4. lindabaie says:

    Denise is right, your poem is full of movement, Michelle. I have seen many this year but I don’t feed them. They were here mostly when the day lilies bloomed. I do love that final line: “torpor night snooze” & that you explained it, too. And then there’s Emily, the vision and the rhyme with “Cochineal”. Thanks for that bonus.

  5. gailaldousmsncom says:

    Michelle, I agree with Linda and Denise about how your lines convey the movement of the ruby throated hummingbird. I especially love these lines in your poem “windmill-wings/ and inquisitive eyes,” and “pulled skyward by string.” I love how all the sounds of alliteration, assonance, consonance, and rhyme make your poem sing! Thank you for including Emily’s poem on hummingbirds. I have been fortunate to see quite a few ruby throated hummingbirds this summer and each time it was a thrill to see how fast they are. Thank you for sharing your oil painting, also, and always your inspiration.

  6. maryleehahn says:

    You captured the movement of hummingbirds perfectly with your words! I don’t have a feeder, unless you count the coral bells for the early hummers, and the zinnias and sweet peas for the rest of the summer into fall. I won’t watch one move without remembering your “side-jut” and “pulled skyward by string.”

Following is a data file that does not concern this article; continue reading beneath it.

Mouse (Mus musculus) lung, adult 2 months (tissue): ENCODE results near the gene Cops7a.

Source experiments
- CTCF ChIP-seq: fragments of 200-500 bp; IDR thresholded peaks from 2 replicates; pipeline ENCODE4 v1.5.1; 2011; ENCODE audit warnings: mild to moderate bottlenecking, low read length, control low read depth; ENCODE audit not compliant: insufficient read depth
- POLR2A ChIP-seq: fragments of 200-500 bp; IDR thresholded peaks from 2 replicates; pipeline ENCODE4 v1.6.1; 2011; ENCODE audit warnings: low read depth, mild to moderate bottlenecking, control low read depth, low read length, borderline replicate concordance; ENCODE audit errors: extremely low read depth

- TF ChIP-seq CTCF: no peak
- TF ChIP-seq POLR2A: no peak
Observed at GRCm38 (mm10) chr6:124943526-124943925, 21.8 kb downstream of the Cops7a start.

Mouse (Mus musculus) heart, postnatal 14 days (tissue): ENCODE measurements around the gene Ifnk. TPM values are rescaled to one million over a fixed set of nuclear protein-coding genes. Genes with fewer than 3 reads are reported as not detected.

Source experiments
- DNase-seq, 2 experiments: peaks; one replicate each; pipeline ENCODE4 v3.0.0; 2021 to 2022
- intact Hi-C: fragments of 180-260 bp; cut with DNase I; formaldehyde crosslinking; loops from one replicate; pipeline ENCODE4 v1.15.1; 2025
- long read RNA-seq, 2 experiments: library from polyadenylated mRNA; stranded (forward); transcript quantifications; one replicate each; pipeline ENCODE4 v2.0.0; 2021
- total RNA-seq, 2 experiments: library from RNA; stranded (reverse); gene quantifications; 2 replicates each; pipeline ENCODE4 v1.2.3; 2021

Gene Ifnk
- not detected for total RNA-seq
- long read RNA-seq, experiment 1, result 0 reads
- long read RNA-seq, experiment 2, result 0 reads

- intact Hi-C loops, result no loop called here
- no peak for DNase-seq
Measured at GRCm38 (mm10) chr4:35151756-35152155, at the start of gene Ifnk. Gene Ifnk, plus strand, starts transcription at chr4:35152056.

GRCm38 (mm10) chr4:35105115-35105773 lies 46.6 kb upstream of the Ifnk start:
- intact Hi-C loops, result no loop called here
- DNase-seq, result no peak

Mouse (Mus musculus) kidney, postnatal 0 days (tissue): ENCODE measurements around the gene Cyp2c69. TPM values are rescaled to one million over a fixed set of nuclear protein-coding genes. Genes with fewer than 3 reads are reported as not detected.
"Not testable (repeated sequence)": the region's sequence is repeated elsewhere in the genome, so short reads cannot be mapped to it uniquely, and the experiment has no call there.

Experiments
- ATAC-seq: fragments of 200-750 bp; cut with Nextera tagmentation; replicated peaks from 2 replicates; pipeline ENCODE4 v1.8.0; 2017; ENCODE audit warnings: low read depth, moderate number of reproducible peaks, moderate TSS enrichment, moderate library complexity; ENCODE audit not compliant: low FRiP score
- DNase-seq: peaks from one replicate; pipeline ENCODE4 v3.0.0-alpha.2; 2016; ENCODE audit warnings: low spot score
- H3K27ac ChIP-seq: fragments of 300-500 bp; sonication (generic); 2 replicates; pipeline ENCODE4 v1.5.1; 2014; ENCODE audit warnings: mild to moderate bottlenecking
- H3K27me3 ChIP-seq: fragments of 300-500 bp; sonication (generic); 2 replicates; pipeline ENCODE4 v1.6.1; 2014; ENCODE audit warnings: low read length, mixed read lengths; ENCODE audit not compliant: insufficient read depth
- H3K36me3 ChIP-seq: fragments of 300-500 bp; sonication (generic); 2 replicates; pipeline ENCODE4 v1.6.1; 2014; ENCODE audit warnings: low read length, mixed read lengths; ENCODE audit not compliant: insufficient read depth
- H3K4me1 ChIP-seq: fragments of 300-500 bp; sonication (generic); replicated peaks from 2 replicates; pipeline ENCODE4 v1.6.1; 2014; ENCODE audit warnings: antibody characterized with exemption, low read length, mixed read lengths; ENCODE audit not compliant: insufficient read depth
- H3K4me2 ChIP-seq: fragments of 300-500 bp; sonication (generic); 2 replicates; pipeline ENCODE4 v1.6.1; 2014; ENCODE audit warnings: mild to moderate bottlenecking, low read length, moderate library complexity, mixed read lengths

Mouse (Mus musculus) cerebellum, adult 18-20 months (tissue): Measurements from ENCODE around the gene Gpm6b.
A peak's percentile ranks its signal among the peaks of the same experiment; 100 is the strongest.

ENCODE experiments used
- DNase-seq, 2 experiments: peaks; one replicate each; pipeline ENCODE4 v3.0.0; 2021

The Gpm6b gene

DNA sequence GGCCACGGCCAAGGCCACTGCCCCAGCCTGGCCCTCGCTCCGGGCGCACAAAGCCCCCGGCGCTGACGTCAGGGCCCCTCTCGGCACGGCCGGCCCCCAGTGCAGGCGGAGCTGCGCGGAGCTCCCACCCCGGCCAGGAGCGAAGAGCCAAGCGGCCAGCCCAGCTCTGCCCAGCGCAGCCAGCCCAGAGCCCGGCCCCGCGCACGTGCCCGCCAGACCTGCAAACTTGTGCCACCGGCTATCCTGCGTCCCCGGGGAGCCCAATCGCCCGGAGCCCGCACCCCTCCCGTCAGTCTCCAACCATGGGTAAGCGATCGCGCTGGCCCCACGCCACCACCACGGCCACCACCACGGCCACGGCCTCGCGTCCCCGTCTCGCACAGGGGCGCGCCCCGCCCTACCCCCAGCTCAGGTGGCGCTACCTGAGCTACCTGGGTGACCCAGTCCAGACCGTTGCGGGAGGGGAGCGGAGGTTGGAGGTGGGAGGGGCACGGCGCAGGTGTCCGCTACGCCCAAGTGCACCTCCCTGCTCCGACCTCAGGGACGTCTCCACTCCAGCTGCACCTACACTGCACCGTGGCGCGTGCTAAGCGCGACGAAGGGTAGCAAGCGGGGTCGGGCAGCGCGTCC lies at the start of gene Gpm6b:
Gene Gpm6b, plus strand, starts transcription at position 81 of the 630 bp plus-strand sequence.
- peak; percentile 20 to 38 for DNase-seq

7. jama says:

    Love your poem – you’ve captured the hummer’s movement perfectly. “pulled skyward by string” — something that wouldn’t have occurred to me, so clever and spot on! Thanks for the Emily fix too!!

  8. margaretsmn says:

    Your poem captures the movement of the hummingbird. I like the form you use with the end word beginning the next stanza. I also love “windmill-wings.”

  9. cvarsalona says:

    Michelle, I saw my first hummingbird after moving into my community. Your poem brought back the scene: the quick movement, the return. Your artwork is a great example of the hummingbird’s flight. Thanks for sharing the vivid word play in Emily’s poem.

  10. Linda says:

    I love watching hummingbirds! I didn’t know about torpor, so I learned something new. Lovely poem!

  11. macrush53 says:

    Hummingbirds are so magical. I love the word, torpor and what it means for our wee friends.

  12. Linda Mitchell says:

    oooooh! I love your hummingbird poem with a touch of science term in it. This is the kind of poem I love to share with my middle school students. Is it Ok to do that? I love seeing the delicate little birds. They are such a joy.

  13. Your poem idea of where to next for your winged messenger is beautifully evocative as is your painting. Our hummers are visiting us daily & it’s always a guess, from where, to where?

  14. rosecappelli says:

    Love those windmill wings. Lovely, Michelle!

  15. Hummingbirds are incredible! Your poem and painting capture their beauty and mystery perfectly. And thank you for sharing the Emily Dickinson. Evanescence is such a great word!